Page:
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Family sues after high school principal dies from donating bone marrow to save a boy

Posted at 9:22 AM, Jul 24, 2019

The fiancée of a beloved New Jersey high school principal who died earlier this year while attempting to donate bone marrow to a child has filed a wrongful death lawsuit alleging that doctors treating him were negligent.

Derrick Nelson was described as a man of dignity and courage by his fiancée Sheronda Braker, who is the mother of his 5-year-old daughter.

Braker filed a lawsuit in Union County Superior Court on Monday for malpractice involved in the treatment of Nelson.

The defendants are Jerry Baratta, Hackensack University Medical Center, Hackensack Anesthesiology Associates of New Jersey Healthcare Specialists, The John Theurer Cancer Center and unnamed doctors and nurses overseeing Nelson's care.

Braker is demanding a jury trial and unspecified compensation.

"I'm seeking justice for the untimely death of Derrick," Braker told CNN.

Nelson underwent the procedure to donate bone marrow at Hackensack University Medical Center in New Jersey on February 18 to help an anonymous 14-year-old boy suffering from cancer in France.

For months, Nelson had been in touch with Be the Match -- a foundation that manages a global marrow registry to help those who suffer from blood cancers, said Braker. They informed him that he was a match for the boy.

Nelson, who was the principal of Westfield High School, told the school newspaper before the surgery, "If it's just a little bit of pain for a little bit of time that can give someone years of joy, it's all worth it."

The medical team kept Nelson under anesthesia despite his low oxygen level, according to Braker's complaint.

The complaint alleges the medical team then failed to supply him with additional oxygen, at which point Nelson's heart rate slowed down. This was a late sign of hypoxemia, meaning he had low levels of oxygen in his blood, the complaint says.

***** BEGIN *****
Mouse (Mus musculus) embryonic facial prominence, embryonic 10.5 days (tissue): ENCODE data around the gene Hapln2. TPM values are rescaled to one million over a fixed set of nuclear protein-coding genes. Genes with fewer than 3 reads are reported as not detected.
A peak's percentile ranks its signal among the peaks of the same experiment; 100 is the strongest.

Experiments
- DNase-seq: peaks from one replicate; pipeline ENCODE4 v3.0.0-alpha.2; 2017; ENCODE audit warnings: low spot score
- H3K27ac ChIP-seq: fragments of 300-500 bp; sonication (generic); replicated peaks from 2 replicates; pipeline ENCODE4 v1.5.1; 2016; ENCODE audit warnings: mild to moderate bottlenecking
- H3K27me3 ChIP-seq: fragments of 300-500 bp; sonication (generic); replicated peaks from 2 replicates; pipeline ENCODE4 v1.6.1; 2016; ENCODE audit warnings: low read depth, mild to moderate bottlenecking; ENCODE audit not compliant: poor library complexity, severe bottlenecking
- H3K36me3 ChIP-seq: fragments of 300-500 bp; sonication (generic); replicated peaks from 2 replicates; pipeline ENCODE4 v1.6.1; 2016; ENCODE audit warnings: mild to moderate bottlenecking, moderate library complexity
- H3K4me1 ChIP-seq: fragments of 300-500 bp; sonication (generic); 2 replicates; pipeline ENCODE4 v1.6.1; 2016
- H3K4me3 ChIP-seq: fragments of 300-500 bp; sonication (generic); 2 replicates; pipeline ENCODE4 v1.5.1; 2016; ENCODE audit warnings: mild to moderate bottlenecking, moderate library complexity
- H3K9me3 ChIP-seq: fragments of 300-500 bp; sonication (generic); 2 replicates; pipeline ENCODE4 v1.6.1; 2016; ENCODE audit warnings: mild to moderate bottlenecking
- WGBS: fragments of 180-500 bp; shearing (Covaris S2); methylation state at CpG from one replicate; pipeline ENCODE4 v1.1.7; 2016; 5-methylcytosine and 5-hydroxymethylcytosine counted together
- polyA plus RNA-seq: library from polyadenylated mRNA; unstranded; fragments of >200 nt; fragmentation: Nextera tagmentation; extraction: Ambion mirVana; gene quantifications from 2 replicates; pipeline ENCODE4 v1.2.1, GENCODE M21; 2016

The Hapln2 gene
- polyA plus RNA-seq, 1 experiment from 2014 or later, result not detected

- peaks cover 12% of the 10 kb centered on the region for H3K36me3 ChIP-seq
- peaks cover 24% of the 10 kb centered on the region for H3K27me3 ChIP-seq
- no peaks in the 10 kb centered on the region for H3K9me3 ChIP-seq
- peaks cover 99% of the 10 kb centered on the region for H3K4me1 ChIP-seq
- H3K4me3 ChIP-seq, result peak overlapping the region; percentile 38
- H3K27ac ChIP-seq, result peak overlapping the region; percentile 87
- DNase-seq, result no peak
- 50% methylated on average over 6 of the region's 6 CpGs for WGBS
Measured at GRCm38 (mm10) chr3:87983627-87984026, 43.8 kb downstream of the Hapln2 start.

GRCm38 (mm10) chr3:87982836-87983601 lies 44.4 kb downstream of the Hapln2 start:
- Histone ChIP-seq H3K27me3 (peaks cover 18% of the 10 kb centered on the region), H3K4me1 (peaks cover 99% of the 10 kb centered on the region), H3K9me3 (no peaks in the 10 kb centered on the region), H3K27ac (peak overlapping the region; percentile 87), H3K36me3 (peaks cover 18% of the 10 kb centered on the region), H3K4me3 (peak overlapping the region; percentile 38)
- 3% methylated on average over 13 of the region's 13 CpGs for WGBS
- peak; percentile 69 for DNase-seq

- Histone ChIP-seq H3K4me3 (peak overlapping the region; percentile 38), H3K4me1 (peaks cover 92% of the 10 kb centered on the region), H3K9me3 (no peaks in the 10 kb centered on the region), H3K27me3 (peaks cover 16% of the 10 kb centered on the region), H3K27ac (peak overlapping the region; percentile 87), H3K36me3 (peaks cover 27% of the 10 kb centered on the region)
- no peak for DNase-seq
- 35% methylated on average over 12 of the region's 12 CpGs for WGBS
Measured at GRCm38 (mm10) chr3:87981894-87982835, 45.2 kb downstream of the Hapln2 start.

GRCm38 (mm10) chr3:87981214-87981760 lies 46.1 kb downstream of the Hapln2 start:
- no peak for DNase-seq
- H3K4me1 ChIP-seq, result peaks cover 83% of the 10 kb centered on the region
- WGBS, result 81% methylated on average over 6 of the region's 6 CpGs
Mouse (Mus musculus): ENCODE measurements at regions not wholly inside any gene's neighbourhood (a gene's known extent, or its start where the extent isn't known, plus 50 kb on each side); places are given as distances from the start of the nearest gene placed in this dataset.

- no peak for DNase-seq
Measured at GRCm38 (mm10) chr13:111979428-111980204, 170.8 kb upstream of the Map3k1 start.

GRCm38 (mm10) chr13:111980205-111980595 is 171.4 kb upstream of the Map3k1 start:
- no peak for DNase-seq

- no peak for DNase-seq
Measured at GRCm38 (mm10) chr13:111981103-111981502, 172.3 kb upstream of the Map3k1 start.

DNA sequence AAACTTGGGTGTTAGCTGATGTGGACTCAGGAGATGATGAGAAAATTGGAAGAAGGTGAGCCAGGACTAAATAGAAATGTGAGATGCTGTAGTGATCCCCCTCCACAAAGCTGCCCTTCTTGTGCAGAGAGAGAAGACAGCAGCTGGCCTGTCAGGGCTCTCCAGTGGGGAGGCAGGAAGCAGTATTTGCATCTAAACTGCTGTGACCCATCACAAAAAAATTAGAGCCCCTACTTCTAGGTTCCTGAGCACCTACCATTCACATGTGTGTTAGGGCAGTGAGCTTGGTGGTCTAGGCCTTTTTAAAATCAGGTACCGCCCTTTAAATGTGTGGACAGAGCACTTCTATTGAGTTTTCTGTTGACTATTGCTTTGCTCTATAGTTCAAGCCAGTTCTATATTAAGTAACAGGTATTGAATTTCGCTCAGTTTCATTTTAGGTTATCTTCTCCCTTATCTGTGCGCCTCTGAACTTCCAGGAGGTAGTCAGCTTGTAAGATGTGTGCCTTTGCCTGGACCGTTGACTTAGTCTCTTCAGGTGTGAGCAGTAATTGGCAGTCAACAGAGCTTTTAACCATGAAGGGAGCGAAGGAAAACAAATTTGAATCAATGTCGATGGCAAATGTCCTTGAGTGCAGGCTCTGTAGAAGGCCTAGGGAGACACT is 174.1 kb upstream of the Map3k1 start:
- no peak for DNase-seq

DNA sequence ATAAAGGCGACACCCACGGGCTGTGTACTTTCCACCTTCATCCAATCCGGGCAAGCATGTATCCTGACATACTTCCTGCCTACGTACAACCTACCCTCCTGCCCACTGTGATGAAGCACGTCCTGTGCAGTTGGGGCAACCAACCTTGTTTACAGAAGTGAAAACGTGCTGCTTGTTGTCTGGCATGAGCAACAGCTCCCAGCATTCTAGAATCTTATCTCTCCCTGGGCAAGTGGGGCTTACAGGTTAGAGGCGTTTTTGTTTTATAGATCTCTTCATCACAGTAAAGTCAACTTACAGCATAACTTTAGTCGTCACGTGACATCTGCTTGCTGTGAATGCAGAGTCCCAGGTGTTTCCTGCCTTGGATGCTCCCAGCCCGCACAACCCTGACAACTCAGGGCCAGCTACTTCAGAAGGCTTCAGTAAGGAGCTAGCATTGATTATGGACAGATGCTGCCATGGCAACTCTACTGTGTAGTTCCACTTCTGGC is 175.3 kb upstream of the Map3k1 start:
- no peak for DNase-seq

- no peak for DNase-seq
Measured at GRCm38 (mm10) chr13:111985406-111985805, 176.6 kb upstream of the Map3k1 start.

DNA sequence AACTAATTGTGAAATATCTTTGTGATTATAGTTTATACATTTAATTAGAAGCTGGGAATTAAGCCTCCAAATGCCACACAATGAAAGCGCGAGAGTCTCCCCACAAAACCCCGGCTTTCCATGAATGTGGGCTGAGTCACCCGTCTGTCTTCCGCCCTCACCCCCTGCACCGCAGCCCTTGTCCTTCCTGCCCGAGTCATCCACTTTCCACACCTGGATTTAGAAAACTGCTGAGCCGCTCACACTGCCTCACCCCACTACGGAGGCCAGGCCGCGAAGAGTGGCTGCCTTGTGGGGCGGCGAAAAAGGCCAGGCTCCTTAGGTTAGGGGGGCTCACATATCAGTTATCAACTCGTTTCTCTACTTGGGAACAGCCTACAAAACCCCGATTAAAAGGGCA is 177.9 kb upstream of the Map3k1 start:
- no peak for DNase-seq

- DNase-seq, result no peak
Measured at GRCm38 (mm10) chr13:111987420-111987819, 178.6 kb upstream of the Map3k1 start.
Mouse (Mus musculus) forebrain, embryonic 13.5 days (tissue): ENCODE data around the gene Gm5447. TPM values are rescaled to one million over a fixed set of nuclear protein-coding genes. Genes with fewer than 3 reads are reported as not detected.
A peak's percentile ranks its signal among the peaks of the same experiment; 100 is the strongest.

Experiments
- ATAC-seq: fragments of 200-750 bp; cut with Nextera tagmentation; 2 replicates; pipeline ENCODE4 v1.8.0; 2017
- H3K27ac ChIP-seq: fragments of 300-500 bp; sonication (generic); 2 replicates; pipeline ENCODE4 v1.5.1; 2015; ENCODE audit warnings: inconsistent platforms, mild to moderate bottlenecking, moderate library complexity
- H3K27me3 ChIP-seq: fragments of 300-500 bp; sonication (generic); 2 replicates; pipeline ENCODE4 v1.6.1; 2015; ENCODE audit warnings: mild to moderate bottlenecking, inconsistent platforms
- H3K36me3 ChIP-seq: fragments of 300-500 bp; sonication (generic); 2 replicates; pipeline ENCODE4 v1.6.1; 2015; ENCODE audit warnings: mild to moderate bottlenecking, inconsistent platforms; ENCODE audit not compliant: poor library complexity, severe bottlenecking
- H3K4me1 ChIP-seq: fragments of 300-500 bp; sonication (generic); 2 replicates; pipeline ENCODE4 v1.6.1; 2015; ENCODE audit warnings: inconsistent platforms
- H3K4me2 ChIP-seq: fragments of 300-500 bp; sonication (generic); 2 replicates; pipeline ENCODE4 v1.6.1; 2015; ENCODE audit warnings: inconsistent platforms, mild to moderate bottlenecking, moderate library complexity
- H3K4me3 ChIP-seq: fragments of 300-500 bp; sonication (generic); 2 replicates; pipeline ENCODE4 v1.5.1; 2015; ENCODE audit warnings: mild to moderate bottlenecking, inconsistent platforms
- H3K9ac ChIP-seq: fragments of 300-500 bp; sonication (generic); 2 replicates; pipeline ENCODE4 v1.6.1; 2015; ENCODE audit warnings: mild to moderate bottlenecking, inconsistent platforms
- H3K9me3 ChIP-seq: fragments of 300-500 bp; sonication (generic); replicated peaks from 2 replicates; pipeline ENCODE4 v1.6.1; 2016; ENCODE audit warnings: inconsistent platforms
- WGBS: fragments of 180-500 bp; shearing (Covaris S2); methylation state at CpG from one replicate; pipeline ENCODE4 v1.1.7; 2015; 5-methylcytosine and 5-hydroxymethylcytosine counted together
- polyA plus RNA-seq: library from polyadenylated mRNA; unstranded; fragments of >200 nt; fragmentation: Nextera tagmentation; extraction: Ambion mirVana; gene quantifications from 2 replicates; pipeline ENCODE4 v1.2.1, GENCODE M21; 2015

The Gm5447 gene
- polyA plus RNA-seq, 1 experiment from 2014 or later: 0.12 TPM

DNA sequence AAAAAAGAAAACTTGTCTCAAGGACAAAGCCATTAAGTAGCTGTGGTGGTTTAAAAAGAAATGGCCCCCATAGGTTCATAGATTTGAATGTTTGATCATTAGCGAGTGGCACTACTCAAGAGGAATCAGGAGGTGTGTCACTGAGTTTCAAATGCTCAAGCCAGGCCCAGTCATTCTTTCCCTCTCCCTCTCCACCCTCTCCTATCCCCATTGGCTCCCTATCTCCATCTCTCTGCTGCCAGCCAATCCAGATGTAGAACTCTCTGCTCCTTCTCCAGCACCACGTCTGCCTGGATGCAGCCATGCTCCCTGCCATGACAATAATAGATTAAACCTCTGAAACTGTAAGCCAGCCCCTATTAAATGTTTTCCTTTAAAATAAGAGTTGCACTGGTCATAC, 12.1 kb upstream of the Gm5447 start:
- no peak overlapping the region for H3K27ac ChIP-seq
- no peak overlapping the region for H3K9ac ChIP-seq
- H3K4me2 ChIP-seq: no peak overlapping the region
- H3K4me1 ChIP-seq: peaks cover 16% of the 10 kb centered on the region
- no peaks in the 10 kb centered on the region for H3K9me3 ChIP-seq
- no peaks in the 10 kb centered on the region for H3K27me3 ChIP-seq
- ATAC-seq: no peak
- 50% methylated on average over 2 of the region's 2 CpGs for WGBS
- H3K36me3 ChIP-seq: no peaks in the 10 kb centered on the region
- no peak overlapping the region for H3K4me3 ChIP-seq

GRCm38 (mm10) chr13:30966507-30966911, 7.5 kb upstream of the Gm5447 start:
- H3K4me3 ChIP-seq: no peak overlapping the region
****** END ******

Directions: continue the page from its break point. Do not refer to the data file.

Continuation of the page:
Finally realizing Nelson's heart rate had slowed, the medical team attempted to provide ventilation through a mask airway -- but once again failed to provide sufficient care, according to the complaint.

This led Nelson to suffer permanent brain injury, the complaint says. He fell into a comatose state and remained on life support until the 44-year-old man died in April, said Braker's attorney David Mazie.

"This is not a situation where we want people to be worried about and not to proceed with donating bone marrow," Mazie told CNN. "The case is about an anesthesiologist who didn't do what he was supposed to do. This doctor didn't do his job."

Nelson was overweight and had sleep apnea, two factors that put him at a higher risk for undergoing anesthesia, according to the complaint.

One of the defendants, anesthesiologist Jerry Baratta, did not return telephone call and e-mail requests for comment. Baratta is board certified and has been in practice for nearly 30 years, according to the Osteopathic Board of New Jersey.

Hackensack Anesthesiology Associates did not respond to a request for comment.

Mary Jo Layton, a spokesperson for Hackensack Meridian Health, which owns Hackensack University Medical Center, said, "We were saddened by the tragic death of Dr. Derrick Nelson and have shared our deepest sympathies with his family, his students, the community, his friends and colleagues he touched."

"He leaves a remarkable legacy as an educator and veteran. It is important to note that the safety of our patients remains our primary focus."

A military veteran, Nelson's "kindness, compassion, integrity and endlessly positive attitude" touched those he knew, wrote superintendent of Westfield Public Schools, Margaret Dolan, in a letter to parents following Nelson's death.

"We want to prevent this from happening to anyone else," Braker told CNN. "Our family has been forever changed."

The pretrial judge assigned to the case is the James Hely.